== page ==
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Hazelbury Open Air School - Feedback 4

July 2015 - Peter Hartwell [1946/47 - 1955]

Dear Jeff,

While messing about on my computer I found your Web pages with information on the Open Air School. My name is Peter Hartwell and I moved to the Open Air School in either late 1946 or sometime in 1947, transferring from Hazelbury Infants School. I was school captain for last year to eighteen months of my time at OAS.

I left the school at the end of term, 1955, to go to Cuckoo Hall Lane School for a pre-national engineering course.

If I have the correct contact please advise and I will pass on some of my memories.

Regards        Peter

Hi, Peter.

I’m glad to hear from you and, yes, you have the right contact. I am interested in learning of any memories that you have of the Hazelbury Road Open Air School and look forward to hearing from you.

It seems that you joined the school around the same time I did although I left before you in 1953. It’s unfortunate that I have such a useless memory for names, otherwise I would surely remember you.

If you have any photos of the school, any memorabilia, or even a photo of you at the age you were when you attended the school, that would be great.


Dear Jeff,

I was born in Palmers Green, North London, and lived in Bounds Green then Enfield. I worked at MK Electric in Edmonton as a trainee design draughtsman until I moved in August 1966 to Godmanchester, Cambridgeshire.

I attended the Open Air School from late 1946 or 1947 until July 1955. It is interesting to read details from others and about the teachers who must have been hardy and caring souls to teach at such a special school.

Below is a bit of a rambling note on some of my memories that might be of interest although they might not be in correct chronological order. If I think of any others I will send them on - at 75 years of age this is probably the first time I have thought about my time at the school. Hope some of details might jog other memories by fellow attendees.

I was a pupil at Hazelbury Infant School from 1945 until I moved to the Open Air School. I was initially under treatment at Great Ormond Street Children’s Hospital (GOCH) for a lung disease, which kept me away from school a lot. GOSH was based at Hemel Hempstead during and after the war. After starting at OAS I was transferred to University College Hospital in London where I had major surgery for removal of sections of my lungs.  The early period at OAS was interrupted by many hospital visits and time in hospital so some of my memories of the school are a bit vague! The OAS was very much involved and helped me in my recovery for which I will always be thankful.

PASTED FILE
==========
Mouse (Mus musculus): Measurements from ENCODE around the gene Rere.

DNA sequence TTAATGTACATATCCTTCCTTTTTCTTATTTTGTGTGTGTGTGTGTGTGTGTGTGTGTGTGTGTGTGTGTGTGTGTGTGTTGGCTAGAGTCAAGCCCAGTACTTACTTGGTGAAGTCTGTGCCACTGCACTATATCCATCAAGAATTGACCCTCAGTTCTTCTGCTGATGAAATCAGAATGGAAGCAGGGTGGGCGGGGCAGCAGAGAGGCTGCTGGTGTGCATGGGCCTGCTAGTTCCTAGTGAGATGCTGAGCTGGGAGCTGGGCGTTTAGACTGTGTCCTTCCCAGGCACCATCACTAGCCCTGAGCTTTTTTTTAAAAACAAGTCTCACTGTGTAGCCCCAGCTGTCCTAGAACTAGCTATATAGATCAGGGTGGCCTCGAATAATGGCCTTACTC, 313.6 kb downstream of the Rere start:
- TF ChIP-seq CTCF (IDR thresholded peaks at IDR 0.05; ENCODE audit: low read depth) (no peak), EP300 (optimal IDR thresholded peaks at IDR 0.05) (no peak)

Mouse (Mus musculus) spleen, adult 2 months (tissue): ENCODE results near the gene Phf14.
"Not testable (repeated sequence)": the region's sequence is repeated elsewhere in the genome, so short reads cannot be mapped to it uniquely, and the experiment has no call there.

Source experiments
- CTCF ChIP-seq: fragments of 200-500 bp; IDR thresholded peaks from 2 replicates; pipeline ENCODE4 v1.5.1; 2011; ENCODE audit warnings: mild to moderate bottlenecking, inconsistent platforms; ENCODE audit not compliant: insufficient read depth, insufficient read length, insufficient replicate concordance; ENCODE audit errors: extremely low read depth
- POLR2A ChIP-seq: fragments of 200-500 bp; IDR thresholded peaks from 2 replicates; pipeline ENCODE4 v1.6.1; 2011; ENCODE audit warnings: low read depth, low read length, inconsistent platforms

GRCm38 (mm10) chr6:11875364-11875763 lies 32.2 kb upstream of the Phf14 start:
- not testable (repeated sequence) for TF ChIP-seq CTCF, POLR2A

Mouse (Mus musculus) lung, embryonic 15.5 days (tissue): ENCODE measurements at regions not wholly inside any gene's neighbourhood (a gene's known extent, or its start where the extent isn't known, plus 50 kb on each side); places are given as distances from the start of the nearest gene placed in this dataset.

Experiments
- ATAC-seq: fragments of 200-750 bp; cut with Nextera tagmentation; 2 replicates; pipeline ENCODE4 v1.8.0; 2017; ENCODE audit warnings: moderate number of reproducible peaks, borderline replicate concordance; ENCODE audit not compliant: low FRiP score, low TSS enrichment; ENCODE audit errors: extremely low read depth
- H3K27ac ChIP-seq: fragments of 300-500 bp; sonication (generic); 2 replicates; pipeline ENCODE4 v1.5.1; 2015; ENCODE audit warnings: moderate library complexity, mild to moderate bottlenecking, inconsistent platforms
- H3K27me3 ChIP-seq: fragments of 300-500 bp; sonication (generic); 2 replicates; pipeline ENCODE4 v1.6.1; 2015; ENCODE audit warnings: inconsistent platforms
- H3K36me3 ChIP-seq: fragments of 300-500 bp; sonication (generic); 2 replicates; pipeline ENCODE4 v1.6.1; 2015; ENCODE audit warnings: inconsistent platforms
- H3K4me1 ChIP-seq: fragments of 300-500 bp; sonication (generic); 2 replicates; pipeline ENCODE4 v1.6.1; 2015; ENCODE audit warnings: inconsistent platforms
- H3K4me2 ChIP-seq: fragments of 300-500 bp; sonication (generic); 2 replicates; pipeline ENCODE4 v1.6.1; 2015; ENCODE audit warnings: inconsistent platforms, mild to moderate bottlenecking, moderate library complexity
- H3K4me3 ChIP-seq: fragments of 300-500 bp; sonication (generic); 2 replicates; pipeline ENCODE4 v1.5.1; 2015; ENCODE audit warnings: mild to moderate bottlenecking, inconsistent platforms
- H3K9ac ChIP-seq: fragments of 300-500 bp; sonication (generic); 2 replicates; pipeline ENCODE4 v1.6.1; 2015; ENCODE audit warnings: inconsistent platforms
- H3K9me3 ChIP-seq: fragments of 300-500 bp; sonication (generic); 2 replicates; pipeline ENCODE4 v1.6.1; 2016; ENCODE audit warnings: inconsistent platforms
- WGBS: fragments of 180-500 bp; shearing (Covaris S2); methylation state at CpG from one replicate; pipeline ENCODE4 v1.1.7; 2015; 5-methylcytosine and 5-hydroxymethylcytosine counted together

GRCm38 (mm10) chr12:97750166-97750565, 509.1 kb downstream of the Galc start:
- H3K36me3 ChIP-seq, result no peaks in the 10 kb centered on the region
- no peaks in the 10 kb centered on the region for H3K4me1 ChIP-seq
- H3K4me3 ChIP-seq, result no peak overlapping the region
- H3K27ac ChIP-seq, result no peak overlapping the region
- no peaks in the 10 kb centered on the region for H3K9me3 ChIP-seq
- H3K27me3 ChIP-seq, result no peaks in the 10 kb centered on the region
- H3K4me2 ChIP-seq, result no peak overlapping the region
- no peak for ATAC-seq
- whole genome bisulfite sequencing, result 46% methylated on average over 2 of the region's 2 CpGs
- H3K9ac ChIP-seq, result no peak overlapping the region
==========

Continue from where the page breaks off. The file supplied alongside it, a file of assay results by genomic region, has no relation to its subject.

The winter of 1947 was very, very cold and I recall the ink freezing in the ink wells on the desk or was that just a myth of my young mind?

We used to be taken by coach to school - for me from a pick-up point about ten minutes from home. The coaches were also used to take meals to other schools (the main kitchens being attached to the OAS) and so they always smelled of old cabbage or something.

One of my early memories is of the cloakrooms where we all had a numbered hook and a small cubical which held our hand towel, toothbrush and a small round tin of Gibbs Dentifrice which was a solid block: you had to rub the brush on it to get a small amount of paste.

We used to have breakfast, dinner and tea at school and I remember some children not liking some of the food but being made to eat it, even if that involved staying in the hall when others had left to play. After the mid-day meal we used to line up for a spoonful of cod liver oil and a spoonful of malt, sometimes with Bemax which I think was some form of oats. After lunch we would all have to have about an hour’s sleep on small steel and canvas beds in the covered open buildings, one at either end of the school. I missed my sleep when I left OAS at age 15½ and started at trade school!!

I recall our dress code was shorts and a vest for boys and basic gymslips for the girls. They were all the same and so nobody was conscious of the dress code. I think we were allowed jumpers, etc., in the winter when, unless the rain was coming in, we still had the main classroom windows open.